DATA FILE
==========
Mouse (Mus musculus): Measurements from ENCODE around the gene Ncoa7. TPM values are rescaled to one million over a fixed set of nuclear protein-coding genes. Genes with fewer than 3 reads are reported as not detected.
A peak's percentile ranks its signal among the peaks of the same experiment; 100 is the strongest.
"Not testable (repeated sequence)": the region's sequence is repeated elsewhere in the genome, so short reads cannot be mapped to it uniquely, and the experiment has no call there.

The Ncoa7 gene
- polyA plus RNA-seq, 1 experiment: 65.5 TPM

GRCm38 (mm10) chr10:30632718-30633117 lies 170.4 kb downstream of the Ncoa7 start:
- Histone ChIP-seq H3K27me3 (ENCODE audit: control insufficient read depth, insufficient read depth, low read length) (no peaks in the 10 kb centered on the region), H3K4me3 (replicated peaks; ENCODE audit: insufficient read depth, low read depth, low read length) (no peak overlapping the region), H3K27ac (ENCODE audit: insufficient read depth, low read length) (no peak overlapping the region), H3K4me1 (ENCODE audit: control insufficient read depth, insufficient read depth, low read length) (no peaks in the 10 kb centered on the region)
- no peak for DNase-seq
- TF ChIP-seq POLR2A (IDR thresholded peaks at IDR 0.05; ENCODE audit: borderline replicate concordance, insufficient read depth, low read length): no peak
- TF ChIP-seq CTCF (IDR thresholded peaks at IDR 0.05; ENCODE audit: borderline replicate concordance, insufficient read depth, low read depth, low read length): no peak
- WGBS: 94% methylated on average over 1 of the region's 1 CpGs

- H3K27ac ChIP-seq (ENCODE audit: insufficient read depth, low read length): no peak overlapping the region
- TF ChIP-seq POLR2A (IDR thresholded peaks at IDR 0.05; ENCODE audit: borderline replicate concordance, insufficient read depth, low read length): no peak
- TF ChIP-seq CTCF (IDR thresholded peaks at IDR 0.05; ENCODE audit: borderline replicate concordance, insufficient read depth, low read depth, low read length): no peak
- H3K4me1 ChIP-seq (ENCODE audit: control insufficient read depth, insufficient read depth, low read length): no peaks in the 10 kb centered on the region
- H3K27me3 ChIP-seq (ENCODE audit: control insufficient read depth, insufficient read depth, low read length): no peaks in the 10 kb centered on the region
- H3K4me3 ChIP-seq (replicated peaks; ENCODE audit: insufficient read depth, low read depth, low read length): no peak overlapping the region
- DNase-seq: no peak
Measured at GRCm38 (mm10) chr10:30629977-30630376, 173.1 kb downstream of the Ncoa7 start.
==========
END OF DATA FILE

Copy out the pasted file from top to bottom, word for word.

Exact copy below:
Mouse (Mus musculus): Measurements from ENCODE around the gene Ncoa7. TPM values are rescaled to one million over a fixed set of nuclear protein-coding genes. Genes with fewer than 3 reads are reported as not detected.
A peak's percentile ranks its signal among the peaks of the same experiment; 100 is the strongest.
"Not testable (repeated sequence)": the region's sequence is repeated elsewhere in the genome, so short reads cannot be mapped to it uniquely, and the experiment has no call there.

The Ncoa7 gene
- polyA plus RNA-seq, 1 experiment: 65.5 TPM

GRCm38 (mm10) chr10:30632718-30633117 lies 170.4 kb downstream of the Ncoa7 start:
- Histone ChIP-seq H3K27me3 (ENCODE audit: control insufficient read depth, insufficient read depth, low read length) (no peaks in the 10 kb centered on the region), H3K4me3 (replicated peaks; ENCODE audit: insufficient read depth, low read depth, low read length) (no peak overlapping the region), H3K27ac (ENCODE audit: insufficient read depth, low read length) (no peak overlapping the region), H3K4me1 (ENCODE audit: control insufficient read depth, insufficient read depth, low read length) (no peaks in the 10 kb centered on the region)
- no peak for DNase-seq
- TF ChIP-seq POLR2A (IDR thresholded peaks at IDR 0.05; ENCODE audit: borderline replicate concordance, insufficient read depth, low read length): no peak
- TF ChIP-seq CTCF (IDR thresholded peaks at IDR 0.05; ENCODE audit: borderline replicate concordance, insufficient read depth, low read depth, low read length): no peak
- WGBS: 94% methylated on average over 1 of the region's 1 CpGs

- H3K27ac ChIP-seq (ENCODE audit: insufficient read depth, low read length): no peak overlapping the region
- TF ChIP-seq POLR2A (IDR thresholded peaks at IDR 0.05; ENCODE audit: borderline replicate concordance, insufficient read depth, low read length): no peak
- TF ChIP-seq CTCF (IDR thresholded peaks at IDR 0.05; ENCODE audit: borderline replicate concordance, insufficient read depth, low read depth, low read length): no peak
- H3K4me1 ChIP-seq (ENCODE audit: control insufficient read depth, insufficient read depth, low read length): no peaks in the 10 kb centered on the region
- H3K27me3 ChIP-seq (ENCODE audit: control insufficient read depth, insufficient read depth, low read length): no peaks in the 10 kb centered on the region
- H3K4me3 ChIP-seq (replicated peaks; ENCODE audit: insufficient read depth, low read depth, low read length): no peak overlapping the region
- DNase-seq: no peak
Measured at GRCm38 (mm10) chr10:30629977-30630376, 173.1 kb downstream of the Ncoa7 start.